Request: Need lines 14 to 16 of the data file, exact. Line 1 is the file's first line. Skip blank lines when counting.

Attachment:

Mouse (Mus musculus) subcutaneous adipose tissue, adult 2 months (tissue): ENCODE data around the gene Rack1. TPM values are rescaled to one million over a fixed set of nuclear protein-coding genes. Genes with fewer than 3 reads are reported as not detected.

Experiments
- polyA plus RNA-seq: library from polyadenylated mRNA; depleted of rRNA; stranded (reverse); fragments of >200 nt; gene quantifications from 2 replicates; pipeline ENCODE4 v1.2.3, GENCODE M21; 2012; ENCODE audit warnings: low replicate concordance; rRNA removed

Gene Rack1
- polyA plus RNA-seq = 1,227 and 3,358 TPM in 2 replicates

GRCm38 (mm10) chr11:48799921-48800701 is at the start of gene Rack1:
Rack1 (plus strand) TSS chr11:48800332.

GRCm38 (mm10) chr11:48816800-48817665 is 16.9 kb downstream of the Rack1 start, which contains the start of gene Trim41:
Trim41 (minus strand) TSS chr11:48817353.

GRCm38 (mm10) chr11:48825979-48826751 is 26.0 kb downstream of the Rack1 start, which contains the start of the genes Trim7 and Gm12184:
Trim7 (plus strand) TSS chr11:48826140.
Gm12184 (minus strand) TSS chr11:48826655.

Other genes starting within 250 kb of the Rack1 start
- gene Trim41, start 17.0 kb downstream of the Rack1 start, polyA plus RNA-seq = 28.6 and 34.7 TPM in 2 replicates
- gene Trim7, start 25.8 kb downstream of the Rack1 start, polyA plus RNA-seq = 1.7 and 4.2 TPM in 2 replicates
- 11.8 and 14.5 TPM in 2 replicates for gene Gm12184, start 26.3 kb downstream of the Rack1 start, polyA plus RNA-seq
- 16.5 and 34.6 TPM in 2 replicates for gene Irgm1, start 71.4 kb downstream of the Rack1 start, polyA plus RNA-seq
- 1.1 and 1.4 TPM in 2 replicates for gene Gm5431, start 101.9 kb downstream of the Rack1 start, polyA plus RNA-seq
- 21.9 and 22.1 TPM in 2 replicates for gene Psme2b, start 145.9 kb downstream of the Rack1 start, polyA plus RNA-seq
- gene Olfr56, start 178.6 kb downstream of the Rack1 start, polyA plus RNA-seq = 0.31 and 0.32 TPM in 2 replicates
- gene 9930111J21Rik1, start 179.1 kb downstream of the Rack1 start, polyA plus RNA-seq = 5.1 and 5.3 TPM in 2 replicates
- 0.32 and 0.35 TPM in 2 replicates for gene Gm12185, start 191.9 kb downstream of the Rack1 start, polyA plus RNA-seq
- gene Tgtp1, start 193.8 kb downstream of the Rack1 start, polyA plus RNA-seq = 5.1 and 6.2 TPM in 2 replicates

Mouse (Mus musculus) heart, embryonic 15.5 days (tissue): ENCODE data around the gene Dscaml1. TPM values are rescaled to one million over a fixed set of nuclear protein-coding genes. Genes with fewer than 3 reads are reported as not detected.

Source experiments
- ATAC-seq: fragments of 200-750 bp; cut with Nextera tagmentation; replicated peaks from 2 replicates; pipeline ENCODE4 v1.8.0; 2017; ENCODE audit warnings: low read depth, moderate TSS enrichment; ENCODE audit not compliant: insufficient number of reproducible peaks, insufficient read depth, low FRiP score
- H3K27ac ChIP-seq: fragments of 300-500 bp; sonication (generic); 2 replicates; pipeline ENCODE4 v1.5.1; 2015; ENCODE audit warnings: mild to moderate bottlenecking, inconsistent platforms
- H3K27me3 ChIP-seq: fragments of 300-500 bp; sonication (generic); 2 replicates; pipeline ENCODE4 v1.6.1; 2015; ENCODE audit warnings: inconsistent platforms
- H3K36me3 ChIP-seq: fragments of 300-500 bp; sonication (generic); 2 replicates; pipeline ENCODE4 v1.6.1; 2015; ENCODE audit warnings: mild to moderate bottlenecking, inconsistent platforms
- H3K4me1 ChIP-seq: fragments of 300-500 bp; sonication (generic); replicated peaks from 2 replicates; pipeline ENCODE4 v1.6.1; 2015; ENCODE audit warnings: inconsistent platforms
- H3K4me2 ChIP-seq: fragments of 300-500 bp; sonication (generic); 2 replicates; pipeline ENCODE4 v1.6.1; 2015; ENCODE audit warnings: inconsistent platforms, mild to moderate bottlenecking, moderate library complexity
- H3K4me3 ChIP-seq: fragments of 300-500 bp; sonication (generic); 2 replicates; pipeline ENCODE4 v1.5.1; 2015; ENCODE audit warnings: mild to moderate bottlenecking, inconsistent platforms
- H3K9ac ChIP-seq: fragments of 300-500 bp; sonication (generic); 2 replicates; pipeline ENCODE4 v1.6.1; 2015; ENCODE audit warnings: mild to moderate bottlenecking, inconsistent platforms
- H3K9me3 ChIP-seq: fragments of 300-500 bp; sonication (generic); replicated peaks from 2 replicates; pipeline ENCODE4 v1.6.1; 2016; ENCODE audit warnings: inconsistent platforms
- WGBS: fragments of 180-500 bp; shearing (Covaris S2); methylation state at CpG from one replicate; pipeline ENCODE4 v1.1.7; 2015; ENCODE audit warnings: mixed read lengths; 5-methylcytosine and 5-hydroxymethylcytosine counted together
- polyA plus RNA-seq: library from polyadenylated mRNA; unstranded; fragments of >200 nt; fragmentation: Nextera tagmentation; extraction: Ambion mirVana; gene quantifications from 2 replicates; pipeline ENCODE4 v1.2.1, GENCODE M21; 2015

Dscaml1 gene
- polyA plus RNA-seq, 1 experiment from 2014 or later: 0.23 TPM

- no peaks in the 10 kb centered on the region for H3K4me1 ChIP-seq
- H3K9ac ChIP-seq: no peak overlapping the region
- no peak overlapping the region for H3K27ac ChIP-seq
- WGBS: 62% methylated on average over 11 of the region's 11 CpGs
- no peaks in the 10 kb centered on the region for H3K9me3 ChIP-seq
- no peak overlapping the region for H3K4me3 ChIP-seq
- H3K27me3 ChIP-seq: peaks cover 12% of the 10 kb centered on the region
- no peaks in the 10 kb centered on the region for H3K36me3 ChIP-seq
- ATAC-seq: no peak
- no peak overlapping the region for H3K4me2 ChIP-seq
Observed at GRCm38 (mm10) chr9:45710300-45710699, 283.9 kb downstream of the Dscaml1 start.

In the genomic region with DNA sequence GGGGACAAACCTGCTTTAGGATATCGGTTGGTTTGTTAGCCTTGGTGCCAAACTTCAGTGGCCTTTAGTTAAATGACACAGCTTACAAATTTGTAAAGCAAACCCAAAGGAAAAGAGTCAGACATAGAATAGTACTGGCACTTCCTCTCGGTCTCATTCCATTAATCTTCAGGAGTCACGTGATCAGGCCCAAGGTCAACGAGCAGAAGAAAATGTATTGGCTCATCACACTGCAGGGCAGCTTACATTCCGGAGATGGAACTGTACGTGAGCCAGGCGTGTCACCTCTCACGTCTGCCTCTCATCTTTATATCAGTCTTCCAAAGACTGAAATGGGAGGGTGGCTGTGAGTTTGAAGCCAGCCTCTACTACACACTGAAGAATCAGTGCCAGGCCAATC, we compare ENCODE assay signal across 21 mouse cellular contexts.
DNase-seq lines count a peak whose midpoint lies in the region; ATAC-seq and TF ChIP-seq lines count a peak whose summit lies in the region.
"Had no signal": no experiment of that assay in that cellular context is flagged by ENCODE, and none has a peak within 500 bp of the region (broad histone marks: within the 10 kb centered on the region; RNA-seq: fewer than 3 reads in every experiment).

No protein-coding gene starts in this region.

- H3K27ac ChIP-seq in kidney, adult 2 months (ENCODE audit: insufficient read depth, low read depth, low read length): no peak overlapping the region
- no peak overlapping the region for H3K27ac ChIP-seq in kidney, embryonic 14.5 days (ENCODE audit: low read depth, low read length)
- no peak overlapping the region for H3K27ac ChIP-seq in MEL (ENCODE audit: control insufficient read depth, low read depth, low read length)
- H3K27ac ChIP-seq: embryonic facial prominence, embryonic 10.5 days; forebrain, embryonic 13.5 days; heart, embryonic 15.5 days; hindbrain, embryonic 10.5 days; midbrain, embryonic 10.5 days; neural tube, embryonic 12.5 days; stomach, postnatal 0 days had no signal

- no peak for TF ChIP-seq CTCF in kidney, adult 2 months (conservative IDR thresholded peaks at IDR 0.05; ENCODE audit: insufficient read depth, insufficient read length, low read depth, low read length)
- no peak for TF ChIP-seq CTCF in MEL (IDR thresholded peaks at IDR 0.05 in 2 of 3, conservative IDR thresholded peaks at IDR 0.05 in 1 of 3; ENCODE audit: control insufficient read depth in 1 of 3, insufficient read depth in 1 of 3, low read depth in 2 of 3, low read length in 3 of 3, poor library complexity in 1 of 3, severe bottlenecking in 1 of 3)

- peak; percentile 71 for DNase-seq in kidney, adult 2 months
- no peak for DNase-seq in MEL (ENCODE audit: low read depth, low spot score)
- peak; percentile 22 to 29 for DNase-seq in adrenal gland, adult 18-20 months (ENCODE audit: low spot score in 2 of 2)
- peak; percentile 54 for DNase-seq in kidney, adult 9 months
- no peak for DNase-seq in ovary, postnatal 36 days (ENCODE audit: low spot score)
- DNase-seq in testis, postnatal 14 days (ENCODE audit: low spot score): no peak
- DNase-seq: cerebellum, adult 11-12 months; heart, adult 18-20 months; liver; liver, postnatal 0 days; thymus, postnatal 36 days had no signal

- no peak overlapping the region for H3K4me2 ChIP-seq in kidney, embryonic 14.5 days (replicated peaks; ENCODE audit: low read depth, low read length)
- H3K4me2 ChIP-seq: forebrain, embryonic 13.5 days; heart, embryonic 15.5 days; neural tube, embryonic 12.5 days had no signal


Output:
- gene Trim41, start 17.0 kb downstream of the Rack1 start, polyA plus RNA-seq = 28.6 and 34.7 TPM in 2 replicates
- gene Trim7, start 25.8 kb downstream of the Rack1 start, polyA plus RNA-seq = 1.7 and 4.2 TPM in 2 replicates
- 11.8 and 14.5 TPM in 2 replicates for gene Gm12184, start 26.3 kb downstream of the Rack1 start, polyA plus RNA-seq